In very extreme cases of chronic nausea, healthcare professionals may recommend nutrition therapy, or working with a professional to help identify foods that don’t trigger nausea. Intravenous nutrition and/or tube feeding is saved for people who simply aren’t getting the nutrients or electrolytes they need to survive by mouth.

Home remedies for nausea are common and generally attempt to settle the stomach. 

For example ginger ale or chamomile tea may be a first choice, or foods that are bland and less likely to upset an already upset stomach. 

Crackers, bananas or plain rice may help if your nausea is worse when you’re hungry. This is sometimes the case with “morning sickness” — the nausea that accompanies early pregnancy. 

Also frequent small meals may provide some relief. 

It’s important to stay hydrated when you’re nauseous, so drink small amounts of clear liquids as tolerated. 

Over-the-counter medications designed to soothe stomach issues like nausea, such as antacids and bismuth (e.g.Pepto-Bismol®), may help too.

Preventing Nausea

While there’s no definitive way to prevent nausea from happening, one of the best things you can do if you experience nausea constantly is figure out what triggers it and do your best to avoid those triggers. 

That said, here are some common things you can do to help prevent nausea to begin with. Some of them have been mentioned above, but they’re all good suggestions:

  • Stick to smaller, more frequent meals throughout the day to avoid making your stomach feel full.

  • If your nausea is consistent, try keeping a food diary to help identify potentially triggering foods.

  • If your nausea is a result of motion sickness, do what you can to avoid triggering it while in moving vehicles. That includes things like not reading in a moving vehicle, sitting closer to the wings of the plane if you’re flying or sitting closer to the center of a boat if boating is your thing.

  • Try to avoid alcohol or other substances whose common side effects include dizziness, nausea or vomiting.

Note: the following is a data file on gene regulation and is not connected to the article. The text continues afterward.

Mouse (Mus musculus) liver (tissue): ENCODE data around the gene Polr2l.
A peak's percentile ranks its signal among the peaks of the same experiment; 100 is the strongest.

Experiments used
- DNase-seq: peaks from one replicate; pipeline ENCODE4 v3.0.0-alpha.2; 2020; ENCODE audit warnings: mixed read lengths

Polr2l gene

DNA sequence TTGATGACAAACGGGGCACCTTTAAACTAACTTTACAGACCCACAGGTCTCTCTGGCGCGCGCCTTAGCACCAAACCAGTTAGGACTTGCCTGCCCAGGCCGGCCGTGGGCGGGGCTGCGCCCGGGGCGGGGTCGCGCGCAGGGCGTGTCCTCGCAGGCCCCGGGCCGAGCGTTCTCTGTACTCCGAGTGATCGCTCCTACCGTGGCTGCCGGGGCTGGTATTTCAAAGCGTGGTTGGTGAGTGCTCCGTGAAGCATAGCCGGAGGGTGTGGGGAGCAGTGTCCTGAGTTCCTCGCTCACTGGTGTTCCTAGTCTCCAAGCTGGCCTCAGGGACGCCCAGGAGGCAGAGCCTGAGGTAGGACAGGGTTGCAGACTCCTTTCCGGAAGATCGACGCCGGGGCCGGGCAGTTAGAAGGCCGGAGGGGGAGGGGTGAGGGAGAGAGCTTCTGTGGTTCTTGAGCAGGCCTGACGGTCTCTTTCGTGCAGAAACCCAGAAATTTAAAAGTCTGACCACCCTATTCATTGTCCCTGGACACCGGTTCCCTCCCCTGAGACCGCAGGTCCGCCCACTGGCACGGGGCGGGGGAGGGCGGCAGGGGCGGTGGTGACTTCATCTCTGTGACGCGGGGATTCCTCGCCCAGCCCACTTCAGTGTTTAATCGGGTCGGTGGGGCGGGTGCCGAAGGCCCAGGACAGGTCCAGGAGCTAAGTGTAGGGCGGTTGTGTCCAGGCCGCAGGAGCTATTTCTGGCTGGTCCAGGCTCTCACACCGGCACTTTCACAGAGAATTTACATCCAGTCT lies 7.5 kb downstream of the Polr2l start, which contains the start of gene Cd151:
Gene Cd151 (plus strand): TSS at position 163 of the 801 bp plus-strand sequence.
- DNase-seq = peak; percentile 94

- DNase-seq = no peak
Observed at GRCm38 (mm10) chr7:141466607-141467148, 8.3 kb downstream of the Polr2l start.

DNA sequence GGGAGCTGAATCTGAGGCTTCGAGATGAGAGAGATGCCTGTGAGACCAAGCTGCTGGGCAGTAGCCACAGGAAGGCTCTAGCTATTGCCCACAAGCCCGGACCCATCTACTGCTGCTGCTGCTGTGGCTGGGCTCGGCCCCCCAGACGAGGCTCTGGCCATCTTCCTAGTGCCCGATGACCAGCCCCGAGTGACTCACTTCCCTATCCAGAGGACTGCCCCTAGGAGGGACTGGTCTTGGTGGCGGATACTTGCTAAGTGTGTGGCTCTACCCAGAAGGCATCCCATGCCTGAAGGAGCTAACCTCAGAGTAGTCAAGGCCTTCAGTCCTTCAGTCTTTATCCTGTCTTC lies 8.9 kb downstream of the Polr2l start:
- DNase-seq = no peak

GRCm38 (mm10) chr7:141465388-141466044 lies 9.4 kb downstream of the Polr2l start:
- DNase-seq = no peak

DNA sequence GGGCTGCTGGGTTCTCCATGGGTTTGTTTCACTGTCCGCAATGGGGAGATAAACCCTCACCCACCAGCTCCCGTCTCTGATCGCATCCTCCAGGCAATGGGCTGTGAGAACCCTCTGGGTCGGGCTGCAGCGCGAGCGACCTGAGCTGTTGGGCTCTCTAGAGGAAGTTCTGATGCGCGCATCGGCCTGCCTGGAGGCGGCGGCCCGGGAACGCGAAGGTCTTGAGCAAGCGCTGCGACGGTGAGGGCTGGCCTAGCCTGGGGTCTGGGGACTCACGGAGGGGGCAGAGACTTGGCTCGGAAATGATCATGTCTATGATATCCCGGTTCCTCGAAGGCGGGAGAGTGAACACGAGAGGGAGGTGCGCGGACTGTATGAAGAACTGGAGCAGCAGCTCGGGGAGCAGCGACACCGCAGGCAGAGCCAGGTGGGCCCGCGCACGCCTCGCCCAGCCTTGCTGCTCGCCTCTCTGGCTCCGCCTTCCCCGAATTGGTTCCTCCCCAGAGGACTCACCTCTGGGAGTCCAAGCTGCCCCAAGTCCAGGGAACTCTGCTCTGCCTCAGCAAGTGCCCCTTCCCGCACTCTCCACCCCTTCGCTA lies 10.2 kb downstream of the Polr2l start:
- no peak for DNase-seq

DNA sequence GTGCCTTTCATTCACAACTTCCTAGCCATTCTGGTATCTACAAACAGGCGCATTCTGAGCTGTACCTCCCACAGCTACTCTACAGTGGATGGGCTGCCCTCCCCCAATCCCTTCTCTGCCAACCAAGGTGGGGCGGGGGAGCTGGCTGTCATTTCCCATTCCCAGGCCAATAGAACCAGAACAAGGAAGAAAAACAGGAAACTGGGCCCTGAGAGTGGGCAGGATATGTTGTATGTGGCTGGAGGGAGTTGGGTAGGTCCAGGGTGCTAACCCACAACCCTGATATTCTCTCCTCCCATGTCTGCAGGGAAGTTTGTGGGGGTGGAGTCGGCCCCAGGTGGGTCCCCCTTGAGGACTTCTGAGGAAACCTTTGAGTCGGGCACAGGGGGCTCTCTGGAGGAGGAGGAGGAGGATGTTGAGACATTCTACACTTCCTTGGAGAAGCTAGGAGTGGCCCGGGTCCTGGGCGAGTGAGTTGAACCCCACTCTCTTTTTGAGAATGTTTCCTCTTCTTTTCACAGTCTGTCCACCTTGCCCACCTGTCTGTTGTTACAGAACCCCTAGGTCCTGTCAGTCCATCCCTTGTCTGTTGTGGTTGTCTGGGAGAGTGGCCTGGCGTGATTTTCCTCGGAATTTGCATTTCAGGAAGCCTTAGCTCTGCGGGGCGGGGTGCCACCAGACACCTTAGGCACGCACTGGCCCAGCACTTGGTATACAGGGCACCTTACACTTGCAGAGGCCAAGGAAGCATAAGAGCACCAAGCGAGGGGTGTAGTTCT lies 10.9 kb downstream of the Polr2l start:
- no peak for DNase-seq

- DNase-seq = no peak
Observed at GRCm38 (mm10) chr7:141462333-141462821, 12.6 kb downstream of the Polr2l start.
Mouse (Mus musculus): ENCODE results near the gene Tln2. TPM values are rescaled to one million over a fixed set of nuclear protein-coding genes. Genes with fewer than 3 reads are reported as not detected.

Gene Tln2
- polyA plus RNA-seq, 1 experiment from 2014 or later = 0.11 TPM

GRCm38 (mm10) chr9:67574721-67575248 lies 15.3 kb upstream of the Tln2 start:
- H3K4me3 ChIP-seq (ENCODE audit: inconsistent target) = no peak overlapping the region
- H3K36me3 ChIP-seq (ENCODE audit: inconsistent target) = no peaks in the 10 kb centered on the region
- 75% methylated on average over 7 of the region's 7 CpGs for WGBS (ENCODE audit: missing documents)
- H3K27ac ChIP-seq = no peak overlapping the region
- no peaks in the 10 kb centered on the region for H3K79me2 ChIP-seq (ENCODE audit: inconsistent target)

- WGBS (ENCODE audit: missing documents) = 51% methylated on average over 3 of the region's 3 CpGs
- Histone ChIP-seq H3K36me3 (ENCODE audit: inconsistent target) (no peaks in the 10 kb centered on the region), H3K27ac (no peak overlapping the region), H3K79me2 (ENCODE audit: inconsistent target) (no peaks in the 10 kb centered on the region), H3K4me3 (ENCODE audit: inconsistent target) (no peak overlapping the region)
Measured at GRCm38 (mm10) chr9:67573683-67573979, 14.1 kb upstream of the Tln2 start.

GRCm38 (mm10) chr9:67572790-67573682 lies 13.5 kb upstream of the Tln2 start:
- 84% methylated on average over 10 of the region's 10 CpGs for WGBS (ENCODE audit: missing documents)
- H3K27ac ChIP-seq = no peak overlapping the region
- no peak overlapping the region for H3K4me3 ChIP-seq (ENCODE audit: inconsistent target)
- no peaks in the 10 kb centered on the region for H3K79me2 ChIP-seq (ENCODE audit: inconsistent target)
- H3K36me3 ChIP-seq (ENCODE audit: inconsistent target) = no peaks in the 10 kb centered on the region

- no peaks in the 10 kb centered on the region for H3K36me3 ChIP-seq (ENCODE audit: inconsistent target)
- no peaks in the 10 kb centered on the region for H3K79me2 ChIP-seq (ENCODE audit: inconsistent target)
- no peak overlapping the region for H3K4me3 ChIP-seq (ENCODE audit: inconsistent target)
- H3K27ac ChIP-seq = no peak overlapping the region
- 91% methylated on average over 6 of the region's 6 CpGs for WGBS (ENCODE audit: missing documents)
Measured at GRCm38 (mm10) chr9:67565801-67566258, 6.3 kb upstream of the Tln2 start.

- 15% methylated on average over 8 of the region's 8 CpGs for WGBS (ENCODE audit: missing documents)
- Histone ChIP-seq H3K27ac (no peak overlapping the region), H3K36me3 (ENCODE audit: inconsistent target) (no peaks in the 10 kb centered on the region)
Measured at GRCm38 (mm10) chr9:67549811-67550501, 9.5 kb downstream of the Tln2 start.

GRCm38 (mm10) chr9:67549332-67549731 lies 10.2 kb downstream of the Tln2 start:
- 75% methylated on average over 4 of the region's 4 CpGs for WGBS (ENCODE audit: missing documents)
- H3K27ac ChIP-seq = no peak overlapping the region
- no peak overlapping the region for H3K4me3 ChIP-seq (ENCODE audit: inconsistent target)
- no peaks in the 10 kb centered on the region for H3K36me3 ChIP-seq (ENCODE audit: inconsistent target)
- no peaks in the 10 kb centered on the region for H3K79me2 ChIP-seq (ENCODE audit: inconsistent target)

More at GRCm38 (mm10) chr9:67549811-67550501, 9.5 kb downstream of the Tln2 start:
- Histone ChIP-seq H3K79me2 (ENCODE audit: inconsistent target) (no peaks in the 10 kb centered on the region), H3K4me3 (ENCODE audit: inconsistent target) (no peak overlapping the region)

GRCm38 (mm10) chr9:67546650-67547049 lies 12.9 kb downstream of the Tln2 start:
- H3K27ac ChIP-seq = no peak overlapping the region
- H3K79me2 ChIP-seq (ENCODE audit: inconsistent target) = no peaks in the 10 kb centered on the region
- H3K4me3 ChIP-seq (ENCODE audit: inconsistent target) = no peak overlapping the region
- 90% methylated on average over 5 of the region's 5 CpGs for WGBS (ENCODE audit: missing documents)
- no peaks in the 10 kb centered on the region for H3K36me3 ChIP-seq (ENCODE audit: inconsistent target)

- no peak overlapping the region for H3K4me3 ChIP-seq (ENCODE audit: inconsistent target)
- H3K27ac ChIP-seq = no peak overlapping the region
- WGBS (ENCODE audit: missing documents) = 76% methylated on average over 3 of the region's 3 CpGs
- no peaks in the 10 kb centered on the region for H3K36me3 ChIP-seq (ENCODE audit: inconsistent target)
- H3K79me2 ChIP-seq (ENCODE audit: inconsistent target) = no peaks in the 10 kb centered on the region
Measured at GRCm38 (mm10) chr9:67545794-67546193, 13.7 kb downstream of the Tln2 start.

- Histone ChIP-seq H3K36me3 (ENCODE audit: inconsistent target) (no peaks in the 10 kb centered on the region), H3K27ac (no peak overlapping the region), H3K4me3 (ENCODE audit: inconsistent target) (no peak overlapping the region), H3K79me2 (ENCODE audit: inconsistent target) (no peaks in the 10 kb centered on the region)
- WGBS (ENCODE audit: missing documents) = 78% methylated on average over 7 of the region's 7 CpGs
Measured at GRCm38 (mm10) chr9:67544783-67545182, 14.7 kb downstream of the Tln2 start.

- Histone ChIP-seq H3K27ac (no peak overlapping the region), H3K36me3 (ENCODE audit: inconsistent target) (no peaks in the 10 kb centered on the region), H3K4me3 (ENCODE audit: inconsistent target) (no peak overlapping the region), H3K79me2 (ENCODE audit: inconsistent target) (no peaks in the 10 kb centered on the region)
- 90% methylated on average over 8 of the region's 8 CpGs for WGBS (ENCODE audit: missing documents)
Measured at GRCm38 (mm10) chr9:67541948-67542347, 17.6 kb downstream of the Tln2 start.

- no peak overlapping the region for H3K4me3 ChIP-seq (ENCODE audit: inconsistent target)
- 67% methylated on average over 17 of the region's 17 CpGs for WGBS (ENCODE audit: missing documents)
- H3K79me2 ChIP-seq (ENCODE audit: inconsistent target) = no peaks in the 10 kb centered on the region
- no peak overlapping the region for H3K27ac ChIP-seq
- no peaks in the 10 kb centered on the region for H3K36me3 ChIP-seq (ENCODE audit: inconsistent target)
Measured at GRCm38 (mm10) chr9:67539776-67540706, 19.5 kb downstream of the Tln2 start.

• Avoid strong odors — things like smoke, perfumes or even certain cooking smells can trigger nausea, depending on why you get nauseous.

  • Speaking of food, try to avoid food that looks or smells like it has gone bad or spoiled.

  • If you’re taking medications — yes, even medications to treat nausea and vomiting — follow the instructions on the bottle or as prescribed by your healthcare provider, and generally try not to consume them with alcohol or things that may wind up making you more nauseous.

While many of these suggestions may seem like common sense, making a concerted effort to put these suggestions into practice can go a long way toward helping prevent nausea. 

In Conclusion

Nausea, while a condition best to be avoided on its own, is also a symptom of many other illnesses or health issues — from the relatively benign to the outright dangerous. 

The best thing to do in order to help prevent nausea is learning what triggers it in you, and learning how to avoid those triggers. 

However, in instances where your nausea can’t easily be avoided, there are medications out there that can help you treat it when it does arise.

That said, as always, whether you’re experiencing nausea on a consistent basis, or are just trying to understand what causes those sporadic episodes, the best thing to do if you can’t figure it out on your own is reach out to your healthcare provider. 

This article is for informational purposes only and does not constitute medical advice. The information contained herein is not a substitute for and should never be relied upon for professional medical advice. Always talk to your doctor about the risks and benefits of any treatment.